When and Where Do I Apply Lip Seal Technology in My Process?


Written by:
Fluid Sealing Association

Because of the unique problems experienced with highly viscous fluids that can crystallize to form abrasive particles, as well as those with adhesive tendencies, an alternative to face seals is often preferred. Radial face or lip seals provide many performance advantages when these fluids are being pumped. Traditionally, lip seals have been used to seal low (7-psi to 10-psi) pressures, but newer lip seals designs now can seal 150-psi or greater on rotary equipment.

This relatively new version of the older technology has evolved because of the advancements in sealing element materials. The current lip-sealing devices are primarily designed for positive displacement pumps and centrifugal pumps up to 1750-rpm, but can be applied to other types of rotating equipment as well. They are offered in various designs from single lip seal to multiple lip cartridge versions. There are designs for vacuum and mixer service (incorporated with an expansion joint) that can combat excessive shaft movement from radial, axial, and angular vibration.

Cross section of a typical lip seal

Figure 1. Cross section of a typical lip seal.

Lip seals are particularly effective in applications with process fluids such as adhesives, asphalt, polymers, caustics, chocolate, fuels, latex, molasses, oil, resins, soaps, syrups varnish, etc. These can be some of the most difficult pump sealing applications.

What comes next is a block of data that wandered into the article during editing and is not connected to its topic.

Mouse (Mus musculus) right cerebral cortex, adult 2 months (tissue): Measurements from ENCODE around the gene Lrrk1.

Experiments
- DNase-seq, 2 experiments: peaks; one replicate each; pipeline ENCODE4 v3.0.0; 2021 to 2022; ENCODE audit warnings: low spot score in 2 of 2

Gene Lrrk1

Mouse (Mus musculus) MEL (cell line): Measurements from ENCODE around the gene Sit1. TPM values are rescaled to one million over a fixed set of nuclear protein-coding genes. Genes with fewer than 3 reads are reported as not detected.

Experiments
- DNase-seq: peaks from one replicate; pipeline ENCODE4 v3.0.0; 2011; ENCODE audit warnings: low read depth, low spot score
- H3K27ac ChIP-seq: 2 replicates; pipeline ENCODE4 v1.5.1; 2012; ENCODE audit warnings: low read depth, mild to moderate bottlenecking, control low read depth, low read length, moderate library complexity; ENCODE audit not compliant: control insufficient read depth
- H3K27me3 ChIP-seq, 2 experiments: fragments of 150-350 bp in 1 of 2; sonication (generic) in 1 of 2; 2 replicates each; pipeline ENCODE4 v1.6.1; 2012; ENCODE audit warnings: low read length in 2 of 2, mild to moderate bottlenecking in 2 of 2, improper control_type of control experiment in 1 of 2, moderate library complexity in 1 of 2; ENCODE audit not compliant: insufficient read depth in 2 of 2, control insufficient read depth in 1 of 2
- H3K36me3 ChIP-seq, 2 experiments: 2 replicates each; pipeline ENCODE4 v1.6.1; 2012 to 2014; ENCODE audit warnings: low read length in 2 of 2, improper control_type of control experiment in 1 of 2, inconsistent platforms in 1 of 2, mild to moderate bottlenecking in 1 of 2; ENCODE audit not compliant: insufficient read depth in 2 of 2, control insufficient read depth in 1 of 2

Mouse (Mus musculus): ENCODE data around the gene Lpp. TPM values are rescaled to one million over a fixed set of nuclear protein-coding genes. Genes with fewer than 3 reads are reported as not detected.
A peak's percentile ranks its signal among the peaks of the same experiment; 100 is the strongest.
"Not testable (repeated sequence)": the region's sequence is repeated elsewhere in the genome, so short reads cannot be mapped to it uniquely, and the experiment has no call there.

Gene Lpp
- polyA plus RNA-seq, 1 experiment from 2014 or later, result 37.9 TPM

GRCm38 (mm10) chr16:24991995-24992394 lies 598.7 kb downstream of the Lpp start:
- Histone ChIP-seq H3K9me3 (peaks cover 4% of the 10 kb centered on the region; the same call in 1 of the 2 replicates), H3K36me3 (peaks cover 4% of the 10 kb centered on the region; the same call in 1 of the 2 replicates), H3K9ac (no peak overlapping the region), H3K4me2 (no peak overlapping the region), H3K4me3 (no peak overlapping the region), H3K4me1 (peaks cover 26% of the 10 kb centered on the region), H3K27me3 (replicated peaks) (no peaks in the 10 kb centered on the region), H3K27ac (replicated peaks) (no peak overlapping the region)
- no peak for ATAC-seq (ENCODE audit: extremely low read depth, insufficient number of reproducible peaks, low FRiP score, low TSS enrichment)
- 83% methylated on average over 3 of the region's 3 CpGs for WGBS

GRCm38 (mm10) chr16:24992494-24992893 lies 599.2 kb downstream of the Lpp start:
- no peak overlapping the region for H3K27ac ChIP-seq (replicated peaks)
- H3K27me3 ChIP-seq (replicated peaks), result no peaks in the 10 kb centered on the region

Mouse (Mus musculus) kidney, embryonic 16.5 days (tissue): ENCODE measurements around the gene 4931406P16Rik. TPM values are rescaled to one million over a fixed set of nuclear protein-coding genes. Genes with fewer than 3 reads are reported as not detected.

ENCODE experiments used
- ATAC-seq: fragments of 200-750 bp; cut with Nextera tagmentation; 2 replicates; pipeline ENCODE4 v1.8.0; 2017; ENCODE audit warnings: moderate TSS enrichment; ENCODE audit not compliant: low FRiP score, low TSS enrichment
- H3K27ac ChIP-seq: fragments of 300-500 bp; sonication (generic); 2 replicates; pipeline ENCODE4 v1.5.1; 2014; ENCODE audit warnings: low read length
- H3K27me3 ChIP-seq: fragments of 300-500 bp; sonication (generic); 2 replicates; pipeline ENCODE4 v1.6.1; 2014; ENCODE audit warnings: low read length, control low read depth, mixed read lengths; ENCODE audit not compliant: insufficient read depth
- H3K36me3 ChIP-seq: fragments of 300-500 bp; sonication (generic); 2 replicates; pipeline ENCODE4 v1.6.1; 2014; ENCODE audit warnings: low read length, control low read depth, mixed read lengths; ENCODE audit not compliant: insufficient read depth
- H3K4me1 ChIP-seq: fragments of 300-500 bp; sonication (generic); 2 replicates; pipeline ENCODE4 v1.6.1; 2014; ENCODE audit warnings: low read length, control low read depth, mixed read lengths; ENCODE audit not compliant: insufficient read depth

High-Pressure Lip Sealing Technology

Any seal alone will not prevent a product's tendency to change state and cause sealing issues. In many cases environmental controls are recommended to circumvent this problem and enhance seal life.

Newer lip seals designs with dimensionally stable sealing elements have only one moving part (the seal sleeve/pump shaft). The seal has no springs to clog and the sealing element does not allow product between the stationary and dynamic sealing surfaces. There is a positive seal at the tip of the sealing element. The lubricity that is required to prevent excessive frictional heat is provided by a smooth hard-face coating on the shaft sleeve (typically chrome oxide) and the inherent lubricity of the lip material itself.

Materials for the sealing elements should have good lubricating qualities, not cold-flow, be chemically resistant and have good recovery (memory) characteristics through a wide temperature range. The memory characteristics can easily be checked by determining how snugly the sleeve is gripped by the lip seal when turning the shaft. If the sleeve is loose and/or easy to turn, the lip seal will probably leak at low pressure. The sealing material also should transfer frictional heat from the rotating surface and should not cause product contamination.

Most high-pressure lip seals with the newer dimensionally stable sealing elements are very sensitive to radial shaft movement, so it is important that the shaft is stable and the seal is mounted to the equipment absolutely concentric and square to the shaft. Correct seal installation can make the difference between three years service life and two weeks, or less.

Environmental Controls Improve Seal Performance

The versatility of the multiple lip high-pressure seal can be enhanced by various environmental controls. Many will not contaminate the process fluid and will offer an indication of when a new repair kit is required.

Some process fluids are heat sensitive, some are oxygen sensitive, and some solidify with moisture. To achieve effective sealing of these products, one must first know what causes each to change state and act accordingly.

Example Products

 

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See also:

Upstream Pumping Solutions

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